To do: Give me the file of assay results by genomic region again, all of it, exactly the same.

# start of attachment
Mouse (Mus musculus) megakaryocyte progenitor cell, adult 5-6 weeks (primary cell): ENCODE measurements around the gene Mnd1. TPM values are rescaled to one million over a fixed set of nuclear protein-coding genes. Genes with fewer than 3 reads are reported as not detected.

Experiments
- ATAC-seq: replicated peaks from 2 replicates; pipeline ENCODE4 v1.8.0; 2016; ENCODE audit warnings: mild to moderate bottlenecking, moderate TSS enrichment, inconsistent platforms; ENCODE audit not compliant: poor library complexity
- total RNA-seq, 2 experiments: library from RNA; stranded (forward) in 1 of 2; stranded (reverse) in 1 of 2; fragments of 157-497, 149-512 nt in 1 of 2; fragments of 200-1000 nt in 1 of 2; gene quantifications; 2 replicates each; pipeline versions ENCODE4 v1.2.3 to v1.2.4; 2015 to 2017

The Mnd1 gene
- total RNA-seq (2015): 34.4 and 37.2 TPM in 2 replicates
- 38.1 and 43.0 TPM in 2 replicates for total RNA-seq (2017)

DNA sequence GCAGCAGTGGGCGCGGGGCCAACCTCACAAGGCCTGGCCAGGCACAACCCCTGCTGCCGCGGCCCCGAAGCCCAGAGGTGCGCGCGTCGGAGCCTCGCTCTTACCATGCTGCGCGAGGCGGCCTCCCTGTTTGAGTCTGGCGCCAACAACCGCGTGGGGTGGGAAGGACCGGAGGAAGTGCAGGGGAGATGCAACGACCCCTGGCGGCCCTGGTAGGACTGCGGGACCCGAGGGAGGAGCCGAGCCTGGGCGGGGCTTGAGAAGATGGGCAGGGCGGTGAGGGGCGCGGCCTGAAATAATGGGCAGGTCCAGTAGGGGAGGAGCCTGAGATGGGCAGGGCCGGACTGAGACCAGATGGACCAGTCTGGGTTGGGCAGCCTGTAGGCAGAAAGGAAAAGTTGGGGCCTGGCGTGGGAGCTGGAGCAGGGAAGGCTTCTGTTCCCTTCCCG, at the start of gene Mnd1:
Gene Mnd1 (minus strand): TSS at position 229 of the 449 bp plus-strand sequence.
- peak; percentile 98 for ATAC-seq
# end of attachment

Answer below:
Mouse (Mus musculus) megakaryocyte progenitor cell, adult 5-6 weeks (primary cell): ENCODE measurements around the gene Mnd1. TPM values are rescaled to one million over a fixed set of nuclear protein-coding genes. Genes with fewer than 3 reads are reported as not detected.

Experiments
- ATAC-seq: replicated peaks from 2 replicates; pipeline ENCODE4 v1.8.0; 2016; ENCODE audit warnings: mild to moderate bottlenecking, moderate TSS enrichment, inconsistent platforms; ENCODE audit not compliant: poor library complexity
- total RNA-seq, 2 experiments: library from RNA; stranded (forward) in 1 of 2; stranded (reverse) in 1 of 2; fragments of 157-497, 149-512 nt in 1 of 2; fragments of 200-1000 nt in 1 of 2; gene quantifications; 2 replicates each; pipeline versions ENCODE4 v1.2.3 to v1.2.4; 2015 to 2017

The Mnd1 gene
- total RNA-seq (2015): 34.4 and 37.2 TPM in 2 replicates
- 38.1 and 43.0 TPM in 2 replicates for total RNA-seq (2017)

DNA sequence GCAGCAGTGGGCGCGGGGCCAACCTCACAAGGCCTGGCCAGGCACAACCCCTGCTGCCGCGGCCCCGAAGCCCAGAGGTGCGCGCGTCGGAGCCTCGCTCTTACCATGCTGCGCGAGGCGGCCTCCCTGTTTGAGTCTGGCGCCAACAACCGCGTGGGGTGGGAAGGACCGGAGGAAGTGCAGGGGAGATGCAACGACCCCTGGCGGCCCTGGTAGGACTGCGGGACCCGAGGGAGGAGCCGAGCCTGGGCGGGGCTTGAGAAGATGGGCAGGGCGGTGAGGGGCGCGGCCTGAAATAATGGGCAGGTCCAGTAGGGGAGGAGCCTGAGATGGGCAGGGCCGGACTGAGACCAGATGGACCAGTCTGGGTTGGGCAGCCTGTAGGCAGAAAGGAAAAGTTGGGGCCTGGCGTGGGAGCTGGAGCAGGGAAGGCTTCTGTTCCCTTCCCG, at the start of gene Mnd1:
Gene Mnd1 (minus strand): TSS at position 229 of the 449 bp plus-strand sequence.
- peak; percentile 98 for ATAC-seq